All in Alll: Homeschool Pros and Cons, Part IV
Since it has been over a month since last posting on homeschool pros and cons, you might surmise I've forgotten about this topic. Actually not. My scatterbrained mind has just been rambling in other directions recently. But I'm not through my list, so I hope to revisit this every few weeks.
Rather than dazzling you with one of the fantabulous benefits of homeschooling before hitting you with a related less-than ideal reality, how about if this time we start with a downside and then move into positive territory?
One very real fear parents have about teaching their children at home involves subjects they don't care for or don't have a strong background in. Just how am I supposed to teach high school English Comp (algebra/ economics/ Latin/ fill-in-the-blank with your most dreaded course) when I hated it my first go-round? Will my children be forever messed up because I am not a Jill-of-all subjects?
It's a valid concern. Almost all parents are stronger in some areas than others. In some rare homes, between Dad and Mom, all the bases are covered. Mom might be a whiz at writing and Dad is a science nerd. So maybe Dad can tutor science (or whatever his strong suit is) in the evenings. (Saying of course he has enough time after busting his gut working to provide for his family.) But for most of us, even with pooled talents, there are gaps. In my case the dreaded subject was high school English. How was I supposed to teach my children to write when I was only truly comfortable writing lab reports?
Fortunately, this problem also has a number of excellent remedies. First, as you homeschool, you will be learning yourself. You'll be amazed at the new skills you pick up as you learn alongside your children. Also, choosing excellent curriculum can go a long way in helping you teach subjects you are not as familiar with. (That's one reason why I'm a believer in investing in quality materials, but that's a subject for another day.)
Beyond this, you can get help from so many different avenues. Maybe you can co-op with one or more families, pooling talents. Or you can go more formal and hire help. Many in our church use a hybrid or cottage school which meets several times a week, while on the other days the children study at home. In our family for the past dozen years our junior and senior high kids have been taking classes a la carte from an online provider of live classes. The Potter's School has been a lifesaver for me, allowing our teens to take coursework such as computer programming languages, journalism, and anatomy. Oh, and English classes, too, of course! That is the first subject I farm out!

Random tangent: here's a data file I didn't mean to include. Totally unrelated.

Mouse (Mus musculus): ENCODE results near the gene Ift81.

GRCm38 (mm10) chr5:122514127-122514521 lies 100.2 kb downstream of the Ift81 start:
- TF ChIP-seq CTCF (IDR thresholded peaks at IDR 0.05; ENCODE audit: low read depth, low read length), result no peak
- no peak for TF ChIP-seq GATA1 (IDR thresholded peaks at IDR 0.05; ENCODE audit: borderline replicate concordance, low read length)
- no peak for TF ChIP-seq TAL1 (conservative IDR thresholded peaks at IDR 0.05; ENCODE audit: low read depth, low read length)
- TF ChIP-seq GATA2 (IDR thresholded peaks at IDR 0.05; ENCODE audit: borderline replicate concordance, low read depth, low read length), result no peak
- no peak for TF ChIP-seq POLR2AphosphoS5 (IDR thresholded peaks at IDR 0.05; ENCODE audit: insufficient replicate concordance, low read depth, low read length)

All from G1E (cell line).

We've also been blessed by having a number of young men in our church tutor our children or lead a small group class, and a time or two our kids have taken classes taught at night by a father. Community college and university classes make up part of our high school student's curriculum as well, again allowing them to receive expertise outside our realm along with college credits. So you get the point. There are umpteen different ways to cover areas in which you are not as equipped as you'd like to be. Most of the time, pulling in outside resources and teachers gives your children a much stronger education in many ways, including non-academics.
OK, so what's the upside? Well, if we have a tendency to duplicate our shortcomings unless we get outside help, as parents and teachers we also have the wonderful opportunity to share our enthusiasms with our children. Grandparents can teach from their passions and expertise, too. See photo above. Artistic parents have homes in which aesthetics rise to the top and become second nature to the students. Science loving parents find multiple ways to share their love for exploring the world around them. Literature devotees effortlessly spread the love of reading to their children. And on and on.
I enjoy teaching math. Last week my 12 year-old, Paul, learned about the Fibonacci sequence. Oh, joy! How much fun it was to talk with him about the beauty of mathematics as seen in nature. Just another reminder we serve a God of order.
By the way - if you want to watch some of the most creative and humorous math videos ever, check out this one and its sequels called “Doodling in Math: Fibonacci, and Being a Plant.” So very much fun!
Others in this series:
Pros and Cons Part I: Discipleship and Hard Work
Pros and Cons Part II: Tailored Education and Overwhelming Choices
Pros and Cons Part III: Fun and Fears